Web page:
CGS hyms in limbs cropThe older I get, the more I realize how important it is to do my spiritual work in community. There was a time when I wanted to be a lone ranger, believing that I could grow my spiritual life all by myself. I am still enough of a perfectionist that I prefer to do things myself…but I also realize how limited my perspective really is, and the importance that community plays in balancing, correcting, and challenging me.

I’m preaching again today, this time at my home church. The gospel lesson is Mark 3:20-35, where Jesus is accused of being in league with the prince of demons because he casts out demons. Jesus responds that he cannot both be in league with demons and cast out demons, because “a house divided against itself cannot stand.”

Jesus is making a very important point here, and it relates to spiritual formation. We need community. In fact, I would say that community is essential for spiritual formation—because of the ways it balances, corrects, and challenges our individual assumptions, experiences, and statements of faith. This doesn’t mean that life in spiritual community is easy. It’s not. But it’s important to live together, learn from each other, and be willing to be changed by each other. Then we are not divided, but enriched.

We aren’t called into community to cast each other out, but to learn from each other the important lessons about that divine blueprint within each of us. Jesus knew that his accusers needed his truthful correction to their perspective on who had the right to cast out demons. He wasn’t seeking to divide the religious house of his day—although, in the end, that’s what happened—but rather to challenge those religious leaders to look beyond their assumptions about who has the power to work miracles in God’s name.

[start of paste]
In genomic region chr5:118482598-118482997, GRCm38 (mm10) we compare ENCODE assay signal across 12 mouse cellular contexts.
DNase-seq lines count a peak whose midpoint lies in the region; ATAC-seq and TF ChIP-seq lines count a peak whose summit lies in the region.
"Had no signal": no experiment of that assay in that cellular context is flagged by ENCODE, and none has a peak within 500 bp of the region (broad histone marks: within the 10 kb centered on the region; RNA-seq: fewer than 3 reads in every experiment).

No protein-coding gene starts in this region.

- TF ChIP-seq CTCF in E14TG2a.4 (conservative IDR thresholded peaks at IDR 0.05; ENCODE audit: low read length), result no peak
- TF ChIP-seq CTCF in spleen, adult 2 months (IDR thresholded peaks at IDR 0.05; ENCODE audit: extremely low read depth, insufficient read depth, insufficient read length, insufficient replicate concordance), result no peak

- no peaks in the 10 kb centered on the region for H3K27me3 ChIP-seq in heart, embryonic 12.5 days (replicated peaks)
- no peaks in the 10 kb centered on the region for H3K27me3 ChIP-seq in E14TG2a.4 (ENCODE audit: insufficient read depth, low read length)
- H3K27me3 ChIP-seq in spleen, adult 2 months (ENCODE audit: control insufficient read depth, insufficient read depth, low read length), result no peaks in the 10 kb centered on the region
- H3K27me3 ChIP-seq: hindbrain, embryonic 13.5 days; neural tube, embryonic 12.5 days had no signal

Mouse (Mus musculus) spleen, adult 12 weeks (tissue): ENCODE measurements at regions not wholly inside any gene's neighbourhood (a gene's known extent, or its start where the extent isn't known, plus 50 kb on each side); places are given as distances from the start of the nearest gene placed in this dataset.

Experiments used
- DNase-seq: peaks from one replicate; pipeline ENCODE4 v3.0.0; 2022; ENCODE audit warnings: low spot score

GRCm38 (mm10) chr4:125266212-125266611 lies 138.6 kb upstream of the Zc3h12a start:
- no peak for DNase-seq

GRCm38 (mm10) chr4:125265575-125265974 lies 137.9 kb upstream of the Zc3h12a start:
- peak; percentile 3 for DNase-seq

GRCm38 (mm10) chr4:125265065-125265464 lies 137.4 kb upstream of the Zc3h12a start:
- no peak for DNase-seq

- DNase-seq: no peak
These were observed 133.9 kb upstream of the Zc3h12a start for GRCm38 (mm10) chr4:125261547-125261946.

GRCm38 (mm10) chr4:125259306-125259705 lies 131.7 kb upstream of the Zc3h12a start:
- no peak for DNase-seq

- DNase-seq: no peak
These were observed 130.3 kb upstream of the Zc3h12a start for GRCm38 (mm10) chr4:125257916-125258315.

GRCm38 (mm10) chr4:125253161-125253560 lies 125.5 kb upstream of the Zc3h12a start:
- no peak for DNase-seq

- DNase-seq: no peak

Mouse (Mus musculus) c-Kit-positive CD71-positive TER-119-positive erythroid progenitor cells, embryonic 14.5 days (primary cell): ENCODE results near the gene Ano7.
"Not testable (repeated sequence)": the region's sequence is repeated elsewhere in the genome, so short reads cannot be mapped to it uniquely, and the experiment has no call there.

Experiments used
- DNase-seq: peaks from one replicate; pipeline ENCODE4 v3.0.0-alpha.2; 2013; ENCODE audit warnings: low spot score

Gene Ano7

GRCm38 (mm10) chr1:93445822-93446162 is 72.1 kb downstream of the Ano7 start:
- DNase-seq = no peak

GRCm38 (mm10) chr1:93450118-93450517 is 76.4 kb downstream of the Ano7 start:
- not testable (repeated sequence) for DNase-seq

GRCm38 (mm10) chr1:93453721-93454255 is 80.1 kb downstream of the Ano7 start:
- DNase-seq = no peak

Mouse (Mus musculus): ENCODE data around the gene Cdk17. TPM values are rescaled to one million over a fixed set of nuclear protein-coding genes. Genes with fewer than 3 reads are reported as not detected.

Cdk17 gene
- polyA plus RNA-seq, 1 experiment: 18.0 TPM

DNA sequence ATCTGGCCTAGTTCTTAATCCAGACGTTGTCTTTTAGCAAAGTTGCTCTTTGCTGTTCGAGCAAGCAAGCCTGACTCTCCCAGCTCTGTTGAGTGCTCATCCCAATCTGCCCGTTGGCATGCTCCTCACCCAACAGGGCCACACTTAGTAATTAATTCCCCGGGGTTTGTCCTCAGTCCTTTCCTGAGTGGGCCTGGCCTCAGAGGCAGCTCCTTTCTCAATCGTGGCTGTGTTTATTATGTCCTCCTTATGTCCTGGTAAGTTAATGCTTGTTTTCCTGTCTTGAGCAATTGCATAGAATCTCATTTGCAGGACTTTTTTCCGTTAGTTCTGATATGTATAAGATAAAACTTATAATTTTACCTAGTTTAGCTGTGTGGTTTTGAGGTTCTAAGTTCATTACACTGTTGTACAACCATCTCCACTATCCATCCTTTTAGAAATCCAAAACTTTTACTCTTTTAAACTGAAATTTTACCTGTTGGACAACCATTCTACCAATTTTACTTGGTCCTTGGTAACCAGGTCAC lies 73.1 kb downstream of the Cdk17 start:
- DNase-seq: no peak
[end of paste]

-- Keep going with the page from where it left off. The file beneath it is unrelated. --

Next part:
When have you tried to grow your spiritual life all on your own? How did that go?

How has community balanced, corrected, and challenged you?


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Trinity


I’m preaching today at the local Presbyterian church, which is in a time of transition and has invited various spiritual leaders in the community to take a turn in the pulpit. I’m grateful for the opportunity to preach today, because I have a natural “hook” to catch people’s attention.

IMG_0249You see, Henry and I have three wedding anniversaries—and thus three chances to celebrate. There have been some years when we’ve celebrated all three, and other years when we’ve been apart for one of those anniversaries, and have celebrated on another. There have also been times when two of them have fallen on the same day, but I don’t think they’ve ever all three fallen on the same day again. Have I confused you yet? Here are the three anniversaries: the Sunday of Memorial Day weekend, May 29, and today: Trinity Sunday.

We call this our “liturgical anniversary.” Although we didn’t schedule our wedding with this in mind, it has become a beautiful connection for us: here we were, celebrating and deepening our commitment to this relationship, receiving God’s blessing upon it—through human hands and words—on a day in the festal church calendar that also celebrates a relationship.

In fact, Trinity Sunday is the only church feast that celebrates a relationship. There are feasts celebrating events in the life of Christ, like Christmas and Easter. There are feasts that celebrate the holy men and women who, throughout the past two millennia, have had an impact on the lives of the faithful. But this is the only feast that celebrates a relationship—the particular relationship between the three persons of the Trinity.